A recent New York Times profile paraphrased Warner Brothers C.E.O. Kevin Tsujihara, saying his studio will make J.K. Rowling’s brief tome, Fantastic Beasts and Where to Find Them, into a trilogy of ‘megamovies.’
What’s a megamovie?
Is that when you take a movie and stuff it with two other movies and wrap it all in a skin of fried trailers and then serve it up with CGI sauce? Is a megamovie a film that needs two intermissions just to get you through its backstory and another to survive its closing credits? Or is a megamovie just a movie with extra hyperbole?
I mean, who would want to see a stupid old regular film when we could go see megamovies in 5D with lick-o-vision and free face tattoos? Not me. I’m no sucker, except for megamovies, of course.
Tsujihara is the executive who oversaw production of Man of Steel. He’s following that non-megamovie up with Batman vs. Superman, Justice League, and other D.C. Comics superhero films. He midwived not one but three films from J.R.R. Tolkien’s The Hobbit. This season we’re getting Godzilla, Jupiter Ascending, Transcendence, and Edge of Tomorrow from Warners. Are any of those films megamovies? If so, how come Tsujihara didn’t tell us?
You have to keep us clued in, Kevin.
I need adequate time to prepare my brainparts for a megamovie. You can’t just release a film, let me watch it, and then tell me it was a megamovie. I might not pay enough attention to it. I might not even go see it at all if I don’t recognize its megamovie status in advance.
Today I read a slew of film blogs that regurgitated the NYT’s news about Fantastic Beasts. Most of them, and many traditional media outlets as well, included this new ‘megamovie’ term in their coverage, but no one — not even Brooks Barnes in the original NYT article — bothered to ask Tsujihara to define his nonsense. They just threw it out there and ran with it, like a dog with a dead squirrel.
This ridiculousness reminds me of when I was a boy. I was fond then of boobs, so I was aware of the Sports Illustrated Swimsuit Issue. This important guide to impractical beach attire and the physically flawless women who half wear it didn’t coin the term ‘supermodel,’ but it did its part in popularizing the term outside of the fashion industry. The models that graced S.I.’s pages weren’t just any old dame in a bikini: they were world-famous for having breasts. Their boobs commanded international attention and commensurate compensation. Christie Brinkley, Elle Macpherson, Iman, etc. etc.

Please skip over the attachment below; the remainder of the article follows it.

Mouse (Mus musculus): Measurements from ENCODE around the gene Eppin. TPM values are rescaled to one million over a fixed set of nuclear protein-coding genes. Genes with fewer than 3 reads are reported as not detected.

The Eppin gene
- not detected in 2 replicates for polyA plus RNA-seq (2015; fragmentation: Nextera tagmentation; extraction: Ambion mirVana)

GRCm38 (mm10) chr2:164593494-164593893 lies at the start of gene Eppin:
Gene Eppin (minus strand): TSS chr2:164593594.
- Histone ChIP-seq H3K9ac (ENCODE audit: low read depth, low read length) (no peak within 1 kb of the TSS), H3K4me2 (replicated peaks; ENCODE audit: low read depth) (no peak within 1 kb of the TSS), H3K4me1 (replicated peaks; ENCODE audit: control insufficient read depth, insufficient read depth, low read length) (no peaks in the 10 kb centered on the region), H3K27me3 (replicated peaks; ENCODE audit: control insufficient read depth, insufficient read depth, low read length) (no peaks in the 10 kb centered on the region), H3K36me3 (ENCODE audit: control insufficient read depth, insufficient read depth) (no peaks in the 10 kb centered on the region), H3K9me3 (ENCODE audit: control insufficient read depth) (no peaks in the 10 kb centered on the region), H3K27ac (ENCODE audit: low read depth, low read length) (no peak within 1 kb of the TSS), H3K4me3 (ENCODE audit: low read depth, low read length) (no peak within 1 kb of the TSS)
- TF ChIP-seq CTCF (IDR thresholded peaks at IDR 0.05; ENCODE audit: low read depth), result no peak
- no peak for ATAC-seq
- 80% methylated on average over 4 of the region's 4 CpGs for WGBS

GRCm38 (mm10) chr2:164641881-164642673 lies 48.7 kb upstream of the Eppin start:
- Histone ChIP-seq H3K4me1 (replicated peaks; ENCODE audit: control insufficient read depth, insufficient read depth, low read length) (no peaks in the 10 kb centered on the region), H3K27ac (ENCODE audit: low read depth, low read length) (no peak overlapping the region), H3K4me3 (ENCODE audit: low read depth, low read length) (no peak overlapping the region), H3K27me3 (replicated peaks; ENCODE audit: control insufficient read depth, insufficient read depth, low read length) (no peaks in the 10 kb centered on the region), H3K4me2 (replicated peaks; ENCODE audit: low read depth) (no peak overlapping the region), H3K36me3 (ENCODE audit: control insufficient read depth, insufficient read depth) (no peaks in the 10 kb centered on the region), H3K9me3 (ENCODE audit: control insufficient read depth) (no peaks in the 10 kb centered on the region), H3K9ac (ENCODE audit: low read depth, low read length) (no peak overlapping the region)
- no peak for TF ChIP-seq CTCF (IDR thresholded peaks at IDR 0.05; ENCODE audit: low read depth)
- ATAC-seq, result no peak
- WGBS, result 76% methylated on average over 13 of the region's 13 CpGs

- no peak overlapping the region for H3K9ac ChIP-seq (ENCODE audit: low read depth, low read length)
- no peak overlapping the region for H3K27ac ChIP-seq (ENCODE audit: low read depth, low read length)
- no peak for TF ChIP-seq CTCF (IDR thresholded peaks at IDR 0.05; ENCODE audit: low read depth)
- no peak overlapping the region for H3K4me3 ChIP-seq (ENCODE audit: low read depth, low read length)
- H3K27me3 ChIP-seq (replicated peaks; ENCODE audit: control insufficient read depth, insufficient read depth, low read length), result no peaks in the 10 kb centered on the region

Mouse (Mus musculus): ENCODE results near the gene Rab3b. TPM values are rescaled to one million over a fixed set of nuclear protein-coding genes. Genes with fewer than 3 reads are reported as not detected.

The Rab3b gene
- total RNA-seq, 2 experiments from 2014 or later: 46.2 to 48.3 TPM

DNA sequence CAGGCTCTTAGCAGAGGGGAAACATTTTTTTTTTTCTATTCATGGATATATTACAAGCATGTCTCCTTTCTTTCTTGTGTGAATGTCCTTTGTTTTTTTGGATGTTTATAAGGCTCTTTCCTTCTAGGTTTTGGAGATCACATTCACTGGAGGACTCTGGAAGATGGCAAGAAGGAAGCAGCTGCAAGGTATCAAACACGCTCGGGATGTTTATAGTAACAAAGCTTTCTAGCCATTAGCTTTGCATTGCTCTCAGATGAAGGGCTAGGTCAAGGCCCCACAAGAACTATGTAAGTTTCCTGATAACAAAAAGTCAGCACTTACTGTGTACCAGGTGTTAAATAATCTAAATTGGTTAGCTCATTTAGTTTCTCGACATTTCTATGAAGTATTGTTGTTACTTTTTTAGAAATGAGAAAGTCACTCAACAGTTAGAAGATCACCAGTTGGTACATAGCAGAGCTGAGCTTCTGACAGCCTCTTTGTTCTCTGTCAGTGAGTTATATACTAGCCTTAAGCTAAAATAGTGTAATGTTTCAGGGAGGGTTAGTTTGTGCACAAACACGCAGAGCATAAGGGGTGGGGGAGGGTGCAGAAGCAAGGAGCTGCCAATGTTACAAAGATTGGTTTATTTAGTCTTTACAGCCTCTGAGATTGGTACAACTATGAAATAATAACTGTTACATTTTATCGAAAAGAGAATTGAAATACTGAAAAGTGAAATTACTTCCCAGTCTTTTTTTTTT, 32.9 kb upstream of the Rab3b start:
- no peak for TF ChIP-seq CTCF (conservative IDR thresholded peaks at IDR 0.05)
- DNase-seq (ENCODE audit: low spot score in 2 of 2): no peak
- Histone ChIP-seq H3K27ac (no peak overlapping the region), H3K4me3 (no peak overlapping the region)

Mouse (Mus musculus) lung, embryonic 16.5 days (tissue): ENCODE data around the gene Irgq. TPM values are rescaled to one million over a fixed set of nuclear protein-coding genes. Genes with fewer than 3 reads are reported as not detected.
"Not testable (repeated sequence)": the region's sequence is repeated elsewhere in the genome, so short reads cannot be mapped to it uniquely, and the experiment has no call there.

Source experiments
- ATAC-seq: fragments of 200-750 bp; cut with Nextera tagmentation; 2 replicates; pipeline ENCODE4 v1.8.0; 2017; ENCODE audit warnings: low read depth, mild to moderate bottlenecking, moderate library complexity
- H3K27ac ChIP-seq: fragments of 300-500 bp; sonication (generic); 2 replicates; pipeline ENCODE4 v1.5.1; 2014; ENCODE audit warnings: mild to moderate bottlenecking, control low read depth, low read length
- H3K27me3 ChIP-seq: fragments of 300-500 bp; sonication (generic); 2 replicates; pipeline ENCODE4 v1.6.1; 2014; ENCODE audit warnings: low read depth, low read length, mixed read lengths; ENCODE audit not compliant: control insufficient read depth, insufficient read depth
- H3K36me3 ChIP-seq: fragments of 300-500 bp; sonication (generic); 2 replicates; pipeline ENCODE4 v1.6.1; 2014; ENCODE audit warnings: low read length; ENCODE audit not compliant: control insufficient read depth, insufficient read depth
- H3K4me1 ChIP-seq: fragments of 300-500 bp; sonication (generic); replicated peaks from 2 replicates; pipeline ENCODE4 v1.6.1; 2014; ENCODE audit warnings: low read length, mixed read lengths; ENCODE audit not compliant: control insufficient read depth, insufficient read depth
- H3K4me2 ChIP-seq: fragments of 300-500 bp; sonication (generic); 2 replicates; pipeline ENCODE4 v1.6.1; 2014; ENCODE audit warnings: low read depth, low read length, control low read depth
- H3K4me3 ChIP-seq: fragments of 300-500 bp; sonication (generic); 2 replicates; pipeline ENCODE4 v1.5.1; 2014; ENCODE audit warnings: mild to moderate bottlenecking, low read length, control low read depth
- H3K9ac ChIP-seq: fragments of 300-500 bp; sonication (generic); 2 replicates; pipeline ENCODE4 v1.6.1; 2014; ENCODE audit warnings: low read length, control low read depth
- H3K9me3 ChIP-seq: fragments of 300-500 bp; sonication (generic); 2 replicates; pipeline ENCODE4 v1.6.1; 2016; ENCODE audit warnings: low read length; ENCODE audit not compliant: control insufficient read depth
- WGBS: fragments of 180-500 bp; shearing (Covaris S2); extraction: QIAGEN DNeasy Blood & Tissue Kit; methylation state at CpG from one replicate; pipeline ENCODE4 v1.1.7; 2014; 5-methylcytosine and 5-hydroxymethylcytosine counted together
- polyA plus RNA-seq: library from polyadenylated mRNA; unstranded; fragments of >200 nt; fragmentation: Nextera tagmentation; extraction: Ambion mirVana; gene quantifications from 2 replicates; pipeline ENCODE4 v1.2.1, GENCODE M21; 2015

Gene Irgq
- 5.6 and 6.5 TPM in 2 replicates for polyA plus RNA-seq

Do you want to ogle a model or a supermodel? Do you want to see a movie or a megamovie?
What if we just take a regular old model / movie and add an adjective to it? Wouldn’t that make it more so? No? Perhaps you are discounting the value of hype.
But a term without a definition is bupkis. And if Fantastic Beasts and Where to Find Them can be made into three megamovies, then anything can. We can make a romance version of 1984 into a megamovie. We can watch a quadrilogy of pictures based on your hat size, and they can all be superdupermegamovies.
I have done a thorough job scouring the world for a definition of ‘megamovie’, and I came up blank. (I typed a few things into Google.) This leaves us with a grand opportunity. We can, right here and now, define megamovie. This blogpost will be the sole worldwide source of a definition of the term megamovie. We can stamp that coinage with our picture, and we are not the type to let such a mega-opportunity pass us by.
1.A film that requires hyperbole in order to justify its existence. Often used to describe one or more of a series of films based on thin source material, i.e. the three planned feature-length films based on J.K. Rowling’s 42-page Fantastic Beasts and Where to Find Them will be megamovies.
synonyms: popcorn movie, blockbuster, bullshit antonyms: cinema
And there we have it. Megamovie defined. I cannot wait to see my first one. Unless I’ve already seen a bunch of them, in which case I suppose I’d rather wait.